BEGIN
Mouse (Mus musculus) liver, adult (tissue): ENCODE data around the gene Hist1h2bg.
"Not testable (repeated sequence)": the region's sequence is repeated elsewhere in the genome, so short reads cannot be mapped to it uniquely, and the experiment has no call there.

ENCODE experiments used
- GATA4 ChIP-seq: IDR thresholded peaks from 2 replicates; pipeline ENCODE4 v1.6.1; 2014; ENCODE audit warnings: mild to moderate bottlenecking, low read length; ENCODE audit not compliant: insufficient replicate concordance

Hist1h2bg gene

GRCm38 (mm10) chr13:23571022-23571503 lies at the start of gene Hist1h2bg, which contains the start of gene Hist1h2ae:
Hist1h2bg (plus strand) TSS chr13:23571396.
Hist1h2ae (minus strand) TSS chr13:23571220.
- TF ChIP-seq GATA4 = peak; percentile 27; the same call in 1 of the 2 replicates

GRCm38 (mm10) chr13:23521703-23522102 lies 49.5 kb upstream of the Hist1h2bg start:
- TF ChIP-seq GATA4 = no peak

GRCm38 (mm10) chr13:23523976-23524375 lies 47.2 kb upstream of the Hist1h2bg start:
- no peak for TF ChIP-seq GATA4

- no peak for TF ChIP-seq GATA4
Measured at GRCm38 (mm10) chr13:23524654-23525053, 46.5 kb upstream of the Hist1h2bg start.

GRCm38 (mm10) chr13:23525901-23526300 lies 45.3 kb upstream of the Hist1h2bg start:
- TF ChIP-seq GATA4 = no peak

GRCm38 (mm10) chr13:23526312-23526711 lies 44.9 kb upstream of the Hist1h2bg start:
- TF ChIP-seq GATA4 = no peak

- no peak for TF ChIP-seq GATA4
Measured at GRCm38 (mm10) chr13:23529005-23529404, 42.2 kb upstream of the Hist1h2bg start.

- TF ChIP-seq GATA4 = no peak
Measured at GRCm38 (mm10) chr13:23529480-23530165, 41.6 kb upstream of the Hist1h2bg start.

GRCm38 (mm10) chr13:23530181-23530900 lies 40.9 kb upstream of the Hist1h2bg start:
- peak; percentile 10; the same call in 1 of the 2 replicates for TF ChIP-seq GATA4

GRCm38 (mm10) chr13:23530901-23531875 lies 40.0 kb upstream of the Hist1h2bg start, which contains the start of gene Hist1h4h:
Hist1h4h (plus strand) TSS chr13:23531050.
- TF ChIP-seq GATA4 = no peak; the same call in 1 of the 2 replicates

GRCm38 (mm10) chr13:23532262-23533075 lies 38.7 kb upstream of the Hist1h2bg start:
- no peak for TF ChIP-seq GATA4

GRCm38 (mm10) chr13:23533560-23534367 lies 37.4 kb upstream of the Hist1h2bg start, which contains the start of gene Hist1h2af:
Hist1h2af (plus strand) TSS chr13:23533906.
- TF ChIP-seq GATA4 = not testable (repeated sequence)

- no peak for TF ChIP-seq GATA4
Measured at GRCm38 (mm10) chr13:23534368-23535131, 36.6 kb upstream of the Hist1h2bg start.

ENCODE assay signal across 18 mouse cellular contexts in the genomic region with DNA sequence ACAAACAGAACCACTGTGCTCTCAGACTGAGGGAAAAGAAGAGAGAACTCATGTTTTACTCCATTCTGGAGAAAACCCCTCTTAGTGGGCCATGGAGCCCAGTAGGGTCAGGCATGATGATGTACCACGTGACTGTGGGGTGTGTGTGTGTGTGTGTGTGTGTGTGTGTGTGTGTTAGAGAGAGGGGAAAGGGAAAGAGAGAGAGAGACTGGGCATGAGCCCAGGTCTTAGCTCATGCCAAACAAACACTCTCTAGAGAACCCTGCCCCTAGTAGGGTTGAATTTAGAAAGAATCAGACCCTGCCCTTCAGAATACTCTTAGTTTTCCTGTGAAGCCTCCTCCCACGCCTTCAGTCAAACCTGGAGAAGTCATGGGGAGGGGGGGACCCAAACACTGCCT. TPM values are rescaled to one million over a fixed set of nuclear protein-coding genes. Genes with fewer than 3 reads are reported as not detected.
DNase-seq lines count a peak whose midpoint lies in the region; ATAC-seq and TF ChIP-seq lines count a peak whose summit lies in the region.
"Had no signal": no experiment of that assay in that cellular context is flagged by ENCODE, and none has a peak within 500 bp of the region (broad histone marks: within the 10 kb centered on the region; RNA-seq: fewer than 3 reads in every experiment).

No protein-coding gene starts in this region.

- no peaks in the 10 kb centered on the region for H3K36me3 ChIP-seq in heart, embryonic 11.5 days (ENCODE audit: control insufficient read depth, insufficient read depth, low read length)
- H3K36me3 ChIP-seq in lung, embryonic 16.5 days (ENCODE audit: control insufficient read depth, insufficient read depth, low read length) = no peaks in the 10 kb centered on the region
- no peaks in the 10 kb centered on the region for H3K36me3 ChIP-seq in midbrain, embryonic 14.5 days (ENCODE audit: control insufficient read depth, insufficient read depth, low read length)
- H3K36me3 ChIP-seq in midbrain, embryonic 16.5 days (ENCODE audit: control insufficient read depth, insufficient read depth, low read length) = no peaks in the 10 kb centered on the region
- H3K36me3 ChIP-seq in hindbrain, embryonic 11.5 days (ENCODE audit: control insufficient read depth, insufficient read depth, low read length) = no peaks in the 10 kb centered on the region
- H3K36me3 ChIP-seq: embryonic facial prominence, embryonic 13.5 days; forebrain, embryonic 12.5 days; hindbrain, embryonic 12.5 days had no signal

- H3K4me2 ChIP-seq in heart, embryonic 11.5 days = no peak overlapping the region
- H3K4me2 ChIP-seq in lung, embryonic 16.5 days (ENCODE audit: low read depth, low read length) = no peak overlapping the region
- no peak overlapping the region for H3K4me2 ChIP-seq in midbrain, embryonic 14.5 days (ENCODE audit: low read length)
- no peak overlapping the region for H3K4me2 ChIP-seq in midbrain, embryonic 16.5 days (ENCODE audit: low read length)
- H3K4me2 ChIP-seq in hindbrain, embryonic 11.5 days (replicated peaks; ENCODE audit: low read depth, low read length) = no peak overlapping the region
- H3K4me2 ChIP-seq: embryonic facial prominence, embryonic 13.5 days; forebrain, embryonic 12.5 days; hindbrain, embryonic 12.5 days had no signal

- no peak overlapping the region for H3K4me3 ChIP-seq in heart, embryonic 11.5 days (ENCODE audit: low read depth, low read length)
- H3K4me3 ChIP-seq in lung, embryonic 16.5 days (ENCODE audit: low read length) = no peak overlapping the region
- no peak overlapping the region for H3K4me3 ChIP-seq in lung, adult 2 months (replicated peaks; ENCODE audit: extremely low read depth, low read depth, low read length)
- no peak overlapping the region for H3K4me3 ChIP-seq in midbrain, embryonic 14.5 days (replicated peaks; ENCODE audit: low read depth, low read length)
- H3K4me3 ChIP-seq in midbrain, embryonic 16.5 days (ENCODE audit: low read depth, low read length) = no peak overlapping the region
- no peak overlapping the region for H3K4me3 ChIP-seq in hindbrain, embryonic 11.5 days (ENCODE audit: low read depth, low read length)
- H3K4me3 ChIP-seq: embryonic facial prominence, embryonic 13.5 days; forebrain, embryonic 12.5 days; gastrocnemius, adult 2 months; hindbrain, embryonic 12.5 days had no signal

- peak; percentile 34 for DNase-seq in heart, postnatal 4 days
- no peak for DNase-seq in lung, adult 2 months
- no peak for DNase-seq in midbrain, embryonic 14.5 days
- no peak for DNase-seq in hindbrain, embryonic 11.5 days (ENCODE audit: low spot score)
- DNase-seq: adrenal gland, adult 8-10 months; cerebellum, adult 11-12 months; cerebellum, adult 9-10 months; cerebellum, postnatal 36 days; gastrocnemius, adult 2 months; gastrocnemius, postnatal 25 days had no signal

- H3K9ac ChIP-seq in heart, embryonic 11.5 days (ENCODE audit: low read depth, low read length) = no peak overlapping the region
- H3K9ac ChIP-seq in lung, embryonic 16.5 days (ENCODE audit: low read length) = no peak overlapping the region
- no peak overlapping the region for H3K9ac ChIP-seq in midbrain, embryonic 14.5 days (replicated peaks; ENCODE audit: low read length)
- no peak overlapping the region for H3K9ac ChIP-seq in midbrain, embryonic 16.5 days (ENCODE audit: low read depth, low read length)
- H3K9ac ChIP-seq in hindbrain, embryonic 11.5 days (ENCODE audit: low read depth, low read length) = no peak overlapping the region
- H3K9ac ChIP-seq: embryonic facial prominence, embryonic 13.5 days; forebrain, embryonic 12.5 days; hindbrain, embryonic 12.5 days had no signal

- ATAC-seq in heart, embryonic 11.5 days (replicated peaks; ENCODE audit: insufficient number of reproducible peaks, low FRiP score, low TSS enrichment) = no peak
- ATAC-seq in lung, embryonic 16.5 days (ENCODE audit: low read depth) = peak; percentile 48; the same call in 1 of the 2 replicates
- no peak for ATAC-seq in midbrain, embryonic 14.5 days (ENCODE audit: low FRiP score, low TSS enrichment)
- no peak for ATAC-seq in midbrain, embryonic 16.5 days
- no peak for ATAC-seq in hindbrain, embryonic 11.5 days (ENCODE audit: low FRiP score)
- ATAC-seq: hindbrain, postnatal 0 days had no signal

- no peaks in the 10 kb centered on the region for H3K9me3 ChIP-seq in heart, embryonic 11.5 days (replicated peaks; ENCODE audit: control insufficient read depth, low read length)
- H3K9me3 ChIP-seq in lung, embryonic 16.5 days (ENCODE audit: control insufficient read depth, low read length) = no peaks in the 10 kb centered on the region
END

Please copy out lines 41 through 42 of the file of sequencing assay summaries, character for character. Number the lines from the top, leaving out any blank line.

- H3K36me3 ChIP-seq in lung, embryonic 16.5 days (ENCODE audit: control insufficient read depth, insufficient read depth, low read length) = no peaks in the 10 kb centered on the region
- no peaks in the 10 kb centered on the region for H3K36me3 ChIP-seq in midbrain, embryonic 14.5 days (ENCODE audit: control insufficient read depth, insufficient read depth, low read length)